> Happy day and keep the good work SymfonyCasts team!

Thanks to you for following us ❤️


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This tutorial is built with Symfony 4.3, but will work well on Symfony 4.4 or 5.

What PHP libraries does this tutorial use?

// composer.json
    "require": {
        "php": "^7.1.3",
        "ext-ctype": "*",
        "ext-iconv": "*",
        "composer/package-versions-deprecated": "^1.11", // 1.11.99
        "doctrine/annotations": "^1.0", // v1.8.0
        "doctrine/doctrine-bundle": "^1.6.10", // 1.11.2
        "doctrine/doctrine-migrations-bundle": "^1.3|^2.0", // v2.0.0
        "doctrine/orm": "^2.5.11", // v2.6.3
        "intervention/image": "^2.4", // 2.4.2
        "league/flysystem-bundle": "^1.0", // 1.1.0
        "phpdocumentor/reflection-docblock": "^3.0|^4.0", // 4.3.1
        "sensio/framework-extra-bundle": "^5.3", // v5.3.1
        "symfony/console": "4.3.*", // v4.3.2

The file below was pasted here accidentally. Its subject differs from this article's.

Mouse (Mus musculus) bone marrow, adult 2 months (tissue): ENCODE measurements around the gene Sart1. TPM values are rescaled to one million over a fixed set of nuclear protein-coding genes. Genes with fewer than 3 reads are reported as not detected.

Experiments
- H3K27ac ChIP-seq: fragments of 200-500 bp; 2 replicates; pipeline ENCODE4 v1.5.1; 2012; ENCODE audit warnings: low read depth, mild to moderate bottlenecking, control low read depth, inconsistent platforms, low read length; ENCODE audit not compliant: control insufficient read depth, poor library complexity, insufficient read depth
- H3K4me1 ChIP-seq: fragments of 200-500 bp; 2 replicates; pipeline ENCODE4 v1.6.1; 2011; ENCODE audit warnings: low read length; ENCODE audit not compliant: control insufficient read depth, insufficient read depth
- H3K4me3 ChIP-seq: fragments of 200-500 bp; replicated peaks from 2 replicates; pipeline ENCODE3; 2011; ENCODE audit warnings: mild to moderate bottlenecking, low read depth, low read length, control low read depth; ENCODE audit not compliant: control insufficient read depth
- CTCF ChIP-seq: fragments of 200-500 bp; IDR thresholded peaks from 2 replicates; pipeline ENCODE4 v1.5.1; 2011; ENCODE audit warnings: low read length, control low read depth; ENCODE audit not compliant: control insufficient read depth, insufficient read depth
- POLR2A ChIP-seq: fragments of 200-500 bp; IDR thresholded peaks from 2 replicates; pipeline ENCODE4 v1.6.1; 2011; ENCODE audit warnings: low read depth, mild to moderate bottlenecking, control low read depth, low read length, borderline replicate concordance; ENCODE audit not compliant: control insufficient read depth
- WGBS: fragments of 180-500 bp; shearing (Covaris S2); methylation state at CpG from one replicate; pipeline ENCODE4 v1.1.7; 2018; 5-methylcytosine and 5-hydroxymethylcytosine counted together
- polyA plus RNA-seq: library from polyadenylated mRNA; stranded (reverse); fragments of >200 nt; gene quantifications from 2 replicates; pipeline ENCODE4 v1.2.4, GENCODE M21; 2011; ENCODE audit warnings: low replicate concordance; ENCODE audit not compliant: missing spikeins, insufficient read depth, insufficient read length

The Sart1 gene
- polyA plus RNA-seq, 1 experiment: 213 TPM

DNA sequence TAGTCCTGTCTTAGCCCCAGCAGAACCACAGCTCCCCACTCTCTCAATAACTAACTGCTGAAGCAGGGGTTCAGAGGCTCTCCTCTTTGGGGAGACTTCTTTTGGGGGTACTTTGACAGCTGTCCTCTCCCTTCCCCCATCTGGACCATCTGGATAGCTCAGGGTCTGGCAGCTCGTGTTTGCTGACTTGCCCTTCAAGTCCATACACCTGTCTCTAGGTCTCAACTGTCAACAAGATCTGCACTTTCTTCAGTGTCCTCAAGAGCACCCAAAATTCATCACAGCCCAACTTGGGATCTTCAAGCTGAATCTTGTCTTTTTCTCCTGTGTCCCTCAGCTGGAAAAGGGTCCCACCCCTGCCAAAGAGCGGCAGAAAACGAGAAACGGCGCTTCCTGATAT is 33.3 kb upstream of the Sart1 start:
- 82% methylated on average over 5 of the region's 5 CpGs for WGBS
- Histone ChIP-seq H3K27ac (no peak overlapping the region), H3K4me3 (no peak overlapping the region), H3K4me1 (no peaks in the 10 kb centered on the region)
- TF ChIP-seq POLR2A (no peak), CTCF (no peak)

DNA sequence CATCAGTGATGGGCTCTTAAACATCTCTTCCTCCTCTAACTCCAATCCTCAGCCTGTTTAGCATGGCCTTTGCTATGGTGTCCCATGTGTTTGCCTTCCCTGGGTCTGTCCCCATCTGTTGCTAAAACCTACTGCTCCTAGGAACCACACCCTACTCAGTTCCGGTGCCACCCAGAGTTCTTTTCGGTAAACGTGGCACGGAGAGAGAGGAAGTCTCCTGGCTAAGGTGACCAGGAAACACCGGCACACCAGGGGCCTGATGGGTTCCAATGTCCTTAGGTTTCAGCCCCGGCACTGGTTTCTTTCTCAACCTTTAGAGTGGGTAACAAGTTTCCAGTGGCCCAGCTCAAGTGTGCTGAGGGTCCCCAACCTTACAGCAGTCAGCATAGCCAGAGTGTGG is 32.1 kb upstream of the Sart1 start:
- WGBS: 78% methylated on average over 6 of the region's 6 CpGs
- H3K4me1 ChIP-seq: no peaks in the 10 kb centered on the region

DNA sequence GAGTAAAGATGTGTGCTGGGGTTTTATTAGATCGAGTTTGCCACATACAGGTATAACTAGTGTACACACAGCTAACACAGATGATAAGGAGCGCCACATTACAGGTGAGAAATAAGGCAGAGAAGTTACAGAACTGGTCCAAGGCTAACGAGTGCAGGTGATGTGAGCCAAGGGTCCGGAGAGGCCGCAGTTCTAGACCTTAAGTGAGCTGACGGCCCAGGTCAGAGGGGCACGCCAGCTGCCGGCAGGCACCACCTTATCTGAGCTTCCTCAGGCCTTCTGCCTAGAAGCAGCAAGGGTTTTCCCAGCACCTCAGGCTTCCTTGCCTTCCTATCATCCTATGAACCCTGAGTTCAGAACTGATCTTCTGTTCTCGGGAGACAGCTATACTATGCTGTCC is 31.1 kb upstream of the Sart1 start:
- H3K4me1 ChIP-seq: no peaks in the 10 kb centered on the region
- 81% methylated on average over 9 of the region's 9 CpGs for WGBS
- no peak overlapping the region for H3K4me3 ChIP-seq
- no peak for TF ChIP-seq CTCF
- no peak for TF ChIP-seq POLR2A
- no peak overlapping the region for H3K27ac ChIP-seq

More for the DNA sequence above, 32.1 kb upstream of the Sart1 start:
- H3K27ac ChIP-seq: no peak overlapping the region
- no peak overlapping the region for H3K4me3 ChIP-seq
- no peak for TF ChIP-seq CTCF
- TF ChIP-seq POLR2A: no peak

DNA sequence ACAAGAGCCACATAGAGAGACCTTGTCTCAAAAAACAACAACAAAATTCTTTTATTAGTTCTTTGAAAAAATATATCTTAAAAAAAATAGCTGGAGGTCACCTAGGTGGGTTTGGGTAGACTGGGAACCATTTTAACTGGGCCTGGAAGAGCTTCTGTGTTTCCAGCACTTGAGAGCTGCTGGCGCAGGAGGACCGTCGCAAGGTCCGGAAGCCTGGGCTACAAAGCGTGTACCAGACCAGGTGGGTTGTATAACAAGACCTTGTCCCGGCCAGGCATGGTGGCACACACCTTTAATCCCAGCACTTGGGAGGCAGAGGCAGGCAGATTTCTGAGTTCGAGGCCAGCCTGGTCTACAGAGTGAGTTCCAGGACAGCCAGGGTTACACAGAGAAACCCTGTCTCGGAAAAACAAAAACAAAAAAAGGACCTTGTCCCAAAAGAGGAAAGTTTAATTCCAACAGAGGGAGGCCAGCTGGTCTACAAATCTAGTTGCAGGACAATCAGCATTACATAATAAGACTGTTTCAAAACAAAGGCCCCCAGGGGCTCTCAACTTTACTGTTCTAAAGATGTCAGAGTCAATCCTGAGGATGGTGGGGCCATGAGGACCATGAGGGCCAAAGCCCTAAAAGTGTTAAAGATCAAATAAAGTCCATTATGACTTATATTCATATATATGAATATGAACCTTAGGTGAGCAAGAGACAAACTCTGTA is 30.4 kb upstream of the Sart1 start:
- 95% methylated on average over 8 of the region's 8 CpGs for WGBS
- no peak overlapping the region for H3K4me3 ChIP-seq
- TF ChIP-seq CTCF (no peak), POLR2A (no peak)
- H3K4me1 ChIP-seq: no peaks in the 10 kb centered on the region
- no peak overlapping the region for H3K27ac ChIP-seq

"symfony/dotenv": "4.3.*", // v4.3.2
        "symfony/flex": "^1.9", // v1.18.7
        "symfony/framework-bundle": "4.3.*", // v4.3.2
        "symfony/messenger": "4.3.*", // v4.3.4
        "symfony/property-access": "4.3.*", // v4.3.2
        "symfony/property-info": "4.3.*", // v4.3.2
        "symfony/serializer": "4.3.*", // v4.3.2
        "symfony/validator": "4.3.*", // v4.3.2
        "symfony/webpack-encore-bundle": "^1.5", // v1.6.2
        "symfony/yaml": "4.3.*" // v4.3.2
    "require-dev": {
        "easycorp/easy-log-handler": "^1.0.7", // v1.0.7
        "symfony/debug-bundle": "4.3.*", // v4.3.2
        "symfony/maker-bundle": "^1.0", // v1.12.0
        "symfony/monolog-bundle": "^3.0", // v3.4.0
        "symfony/stopwatch": "4.3.*", // v4.3.2
        "symfony/twig-bundle": "4.3.*", // v4.3.2
        "symfony/var-dumper": "4.3.*", // v4.3.2
        "symfony/web-profiler-bundle": "4.3.*" // v4.3.2